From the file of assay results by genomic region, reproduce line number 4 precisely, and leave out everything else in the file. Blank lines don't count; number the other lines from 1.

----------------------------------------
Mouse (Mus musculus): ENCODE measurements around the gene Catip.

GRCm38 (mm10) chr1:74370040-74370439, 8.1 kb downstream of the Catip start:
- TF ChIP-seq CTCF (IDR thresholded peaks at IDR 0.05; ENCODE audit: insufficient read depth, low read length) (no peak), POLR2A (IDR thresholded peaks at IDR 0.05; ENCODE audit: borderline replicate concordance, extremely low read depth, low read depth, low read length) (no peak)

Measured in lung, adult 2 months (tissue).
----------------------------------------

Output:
Measured in lung, adult 2 months (tissue).